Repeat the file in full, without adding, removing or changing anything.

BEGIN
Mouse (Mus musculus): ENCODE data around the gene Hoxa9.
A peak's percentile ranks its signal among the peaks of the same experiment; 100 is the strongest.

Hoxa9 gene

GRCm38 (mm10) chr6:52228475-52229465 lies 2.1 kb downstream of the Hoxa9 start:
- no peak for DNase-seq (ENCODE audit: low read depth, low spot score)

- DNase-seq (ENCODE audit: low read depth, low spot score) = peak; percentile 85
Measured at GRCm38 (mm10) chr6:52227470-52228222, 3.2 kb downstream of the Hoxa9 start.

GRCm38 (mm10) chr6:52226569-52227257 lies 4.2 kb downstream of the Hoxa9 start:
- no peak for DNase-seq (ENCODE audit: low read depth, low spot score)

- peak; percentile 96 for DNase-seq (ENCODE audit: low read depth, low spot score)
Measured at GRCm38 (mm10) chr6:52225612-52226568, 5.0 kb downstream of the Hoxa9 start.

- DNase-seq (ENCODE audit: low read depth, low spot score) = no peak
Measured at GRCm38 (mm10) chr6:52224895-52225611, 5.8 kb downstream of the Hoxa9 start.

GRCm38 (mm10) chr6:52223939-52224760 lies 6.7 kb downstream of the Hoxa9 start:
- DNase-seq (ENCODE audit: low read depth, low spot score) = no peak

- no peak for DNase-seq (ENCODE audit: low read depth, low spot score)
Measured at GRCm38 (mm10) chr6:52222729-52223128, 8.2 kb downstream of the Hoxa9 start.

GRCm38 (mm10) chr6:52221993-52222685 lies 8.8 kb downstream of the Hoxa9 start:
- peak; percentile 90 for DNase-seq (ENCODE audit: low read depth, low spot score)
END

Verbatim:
Mouse (Mus musculus): ENCODE data around the gene Hoxa9.
A peak's percentile ranks its signal among the peaks of the same experiment; 100 is the strongest.

Hoxa9 gene

GRCm38 (mm10) chr6:52228475-52229465 lies 2.1 kb downstream of the Hoxa9 start:
- no peak for DNase-seq (ENCODE audit: low read depth, low spot score)

- DNase-seq (ENCODE audit: low read depth, low spot score) = peak; percentile 85
Measured at GRCm38 (mm10) chr6:52227470-52228222, 3.2 kb downstream of the Hoxa9 start.

GRCm38 (mm10) chr6:52226569-52227257 lies 4.2 kb downstream of the Hoxa9 start:
- no peak for DNase-seq (ENCODE audit: low read depth, low spot score)

- peak; percentile 96 for DNase-seq (ENCODE audit: low read depth, low spot score)
Measured at GRCm38 (mm10) chr6:52225612-52226568, 5.0 kb downstream of the Hoxa9 start.

- DNase-seq (ENCODE audit: low read depth, low spot score) = no peak
Measured at GRCm38 (mm10) chr6:52224895-52225611, 5.8 kb downstream of the Hoxa9 start.

GRCm38 (mm10) chr6:52223939-52224760 lies 6.7 kb downstream of the Hoxa9 start:
- DNase-seq (ENCODE audit: low read depth, low spot score) = no peak

- no peak for DNase-seq (ENCODE audit: low read depth, low spot score)
Measured at GRCm38 (mm10) chr6:52222729-52223128, 8.2 kb downstream of the Hoxa9 start.

GRCm38 (mm10) chr6:52221993-52222685 lies 8.8 kb downstream of the Hoxa9 start:
- peak; percentile 90 for DNase-seq (ENCODE audit: low read depth, low spot score)